There’s no avoiding it: Attend a Holi festival in India, and you’ll be covered from head to toe with celebratory colored powders.

What do I need to know before I go?

First and foremost, expect color everywhere: Locals won’t hesitate to fling colored powders and waters at you. “It’s unavoidable,” Joshi explains. “There’s no one who escapes this.”

Traditionally, Holi colors were made with natural products, such as flowers, spices, and herbs, but nowadays, many of the synthetic colored powders manufactured for Holi have been found to contain contaminants and toxic substances that can cause irritation and inflammation through contact with skin, eyes, and even the respiratory tract. When buying Holi powders yourself, be sure to check the ingredient list to avoid chemical-based substances. However, when you’re at a public Holi celebration, you surely won’t have a choice in the kind of powder flung at you. As a precaution, wear old, long-sleeved tops and long pants to prevent contact with your skin (and note that the dyes can also be very hard to wash out, so don’t wear anything you couldn’t bear to part with).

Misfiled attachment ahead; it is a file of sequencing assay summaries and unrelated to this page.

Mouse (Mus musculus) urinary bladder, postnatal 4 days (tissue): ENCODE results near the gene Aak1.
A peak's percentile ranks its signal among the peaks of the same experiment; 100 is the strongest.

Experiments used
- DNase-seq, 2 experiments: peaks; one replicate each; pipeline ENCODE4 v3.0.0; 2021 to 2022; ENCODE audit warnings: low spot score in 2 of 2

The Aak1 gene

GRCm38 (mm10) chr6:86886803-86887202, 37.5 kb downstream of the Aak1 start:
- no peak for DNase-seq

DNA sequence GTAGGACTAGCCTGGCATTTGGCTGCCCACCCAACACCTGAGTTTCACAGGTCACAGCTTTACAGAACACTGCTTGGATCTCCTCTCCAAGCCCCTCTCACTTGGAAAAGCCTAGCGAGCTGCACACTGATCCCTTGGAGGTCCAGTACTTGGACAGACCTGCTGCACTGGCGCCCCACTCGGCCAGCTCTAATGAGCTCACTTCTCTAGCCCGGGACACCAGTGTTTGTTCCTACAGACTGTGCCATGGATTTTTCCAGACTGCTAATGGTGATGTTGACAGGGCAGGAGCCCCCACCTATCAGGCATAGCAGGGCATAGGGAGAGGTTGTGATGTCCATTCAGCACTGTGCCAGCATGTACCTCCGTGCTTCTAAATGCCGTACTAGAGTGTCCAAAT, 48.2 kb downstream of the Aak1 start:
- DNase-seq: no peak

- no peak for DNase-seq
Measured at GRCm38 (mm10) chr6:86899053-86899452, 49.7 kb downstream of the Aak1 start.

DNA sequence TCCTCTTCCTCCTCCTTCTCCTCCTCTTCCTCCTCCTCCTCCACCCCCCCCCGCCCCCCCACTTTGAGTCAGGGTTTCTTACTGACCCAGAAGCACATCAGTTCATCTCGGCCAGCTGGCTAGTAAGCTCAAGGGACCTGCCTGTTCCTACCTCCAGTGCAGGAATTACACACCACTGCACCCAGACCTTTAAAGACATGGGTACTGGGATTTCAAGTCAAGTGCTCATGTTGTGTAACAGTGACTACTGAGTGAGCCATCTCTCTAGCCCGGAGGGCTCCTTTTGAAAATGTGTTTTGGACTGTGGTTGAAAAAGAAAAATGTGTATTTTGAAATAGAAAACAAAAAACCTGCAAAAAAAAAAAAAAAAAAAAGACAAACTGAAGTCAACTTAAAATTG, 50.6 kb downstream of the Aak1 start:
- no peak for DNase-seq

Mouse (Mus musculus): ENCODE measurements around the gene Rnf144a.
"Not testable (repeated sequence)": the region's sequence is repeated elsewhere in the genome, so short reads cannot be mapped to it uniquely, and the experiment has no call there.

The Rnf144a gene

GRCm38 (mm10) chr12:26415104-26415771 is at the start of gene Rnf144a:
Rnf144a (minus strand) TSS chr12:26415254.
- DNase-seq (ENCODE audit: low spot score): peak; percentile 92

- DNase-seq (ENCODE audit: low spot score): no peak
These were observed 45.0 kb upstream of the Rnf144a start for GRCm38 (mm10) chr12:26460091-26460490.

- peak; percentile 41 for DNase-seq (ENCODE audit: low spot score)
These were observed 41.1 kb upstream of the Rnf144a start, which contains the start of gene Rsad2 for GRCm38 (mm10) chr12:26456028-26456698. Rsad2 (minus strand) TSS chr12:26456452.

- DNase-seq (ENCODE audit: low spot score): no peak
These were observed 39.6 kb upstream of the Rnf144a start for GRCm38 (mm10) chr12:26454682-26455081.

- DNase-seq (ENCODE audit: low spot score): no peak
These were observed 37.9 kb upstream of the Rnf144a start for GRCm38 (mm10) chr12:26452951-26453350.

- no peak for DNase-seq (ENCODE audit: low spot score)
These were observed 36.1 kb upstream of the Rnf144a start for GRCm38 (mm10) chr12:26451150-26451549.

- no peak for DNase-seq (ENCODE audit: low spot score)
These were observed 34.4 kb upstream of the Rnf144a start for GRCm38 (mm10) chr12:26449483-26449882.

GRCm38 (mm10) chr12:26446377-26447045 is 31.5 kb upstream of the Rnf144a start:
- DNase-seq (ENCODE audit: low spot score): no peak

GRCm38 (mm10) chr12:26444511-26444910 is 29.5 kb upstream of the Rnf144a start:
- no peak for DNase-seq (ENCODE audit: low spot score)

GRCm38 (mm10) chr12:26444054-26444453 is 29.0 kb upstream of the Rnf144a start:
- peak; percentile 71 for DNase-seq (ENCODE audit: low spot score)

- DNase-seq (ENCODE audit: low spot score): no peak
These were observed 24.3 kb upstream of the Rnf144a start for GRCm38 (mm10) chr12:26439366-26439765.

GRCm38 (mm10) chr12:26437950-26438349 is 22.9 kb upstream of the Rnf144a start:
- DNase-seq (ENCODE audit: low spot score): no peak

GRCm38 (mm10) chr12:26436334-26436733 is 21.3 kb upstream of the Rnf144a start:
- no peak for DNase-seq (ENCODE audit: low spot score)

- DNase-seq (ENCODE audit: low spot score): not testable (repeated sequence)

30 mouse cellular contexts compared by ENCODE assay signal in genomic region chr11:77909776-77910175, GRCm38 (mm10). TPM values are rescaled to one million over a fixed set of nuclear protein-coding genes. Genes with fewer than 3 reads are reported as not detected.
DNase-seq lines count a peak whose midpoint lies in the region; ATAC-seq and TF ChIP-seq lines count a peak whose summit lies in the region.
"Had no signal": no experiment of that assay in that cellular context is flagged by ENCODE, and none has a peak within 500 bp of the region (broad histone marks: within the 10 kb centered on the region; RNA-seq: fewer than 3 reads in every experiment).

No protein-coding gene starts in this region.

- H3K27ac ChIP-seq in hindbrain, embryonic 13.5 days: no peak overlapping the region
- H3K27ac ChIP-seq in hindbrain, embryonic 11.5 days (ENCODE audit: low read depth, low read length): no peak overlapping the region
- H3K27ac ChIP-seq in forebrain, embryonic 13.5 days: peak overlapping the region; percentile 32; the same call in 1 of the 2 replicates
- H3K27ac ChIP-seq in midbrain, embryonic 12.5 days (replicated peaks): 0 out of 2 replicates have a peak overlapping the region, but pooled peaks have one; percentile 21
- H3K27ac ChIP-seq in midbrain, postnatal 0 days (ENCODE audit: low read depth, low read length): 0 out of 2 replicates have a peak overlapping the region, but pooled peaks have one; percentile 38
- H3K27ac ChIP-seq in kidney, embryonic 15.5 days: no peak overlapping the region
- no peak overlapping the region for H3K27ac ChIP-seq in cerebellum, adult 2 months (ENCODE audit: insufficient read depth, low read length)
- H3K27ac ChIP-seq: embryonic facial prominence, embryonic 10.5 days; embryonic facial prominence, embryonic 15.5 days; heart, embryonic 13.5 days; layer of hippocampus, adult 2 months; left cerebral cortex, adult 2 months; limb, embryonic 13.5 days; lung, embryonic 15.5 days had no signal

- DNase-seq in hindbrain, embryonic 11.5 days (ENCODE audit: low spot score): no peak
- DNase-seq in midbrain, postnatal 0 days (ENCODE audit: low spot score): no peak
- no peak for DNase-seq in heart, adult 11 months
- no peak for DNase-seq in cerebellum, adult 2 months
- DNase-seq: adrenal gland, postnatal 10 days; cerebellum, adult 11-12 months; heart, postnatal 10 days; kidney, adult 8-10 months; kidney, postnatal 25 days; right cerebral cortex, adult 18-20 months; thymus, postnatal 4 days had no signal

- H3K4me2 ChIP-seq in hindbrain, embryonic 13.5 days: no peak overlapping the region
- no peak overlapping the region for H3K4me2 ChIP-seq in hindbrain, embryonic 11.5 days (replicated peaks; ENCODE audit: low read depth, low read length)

For female revelers, it’s advisable to take precautions at larger Holi celebrations, where more men tend to participate, and which have been known to create an unsafe environment for women (via unwanted touching and sexual assault). Female participants should consider attending as part of an organized group to avoid being pulled into the frenzy without consent.

Finally, photographers should take heed: Festival-goers won’t care about keeping color off your camera and gear, so it’s up to you to buy protective covers and to stay cautious while shooting. “Camera protection is very important and I would recommend using cling film to protect the camera,” says Srivatsan Sankaran, a Chennai-based photographer, who has covered multiple public Holi festivities; he also recommends using rain protective gear as an alternative.

Yes, Holi can be a raucous and perhaps daunting experience for newcomers. But so long as you’re prepared, keep an open mind, and come with an appreciation for the festival’s rich tradition and culture, you’re in for one unforgettable, colorful ride.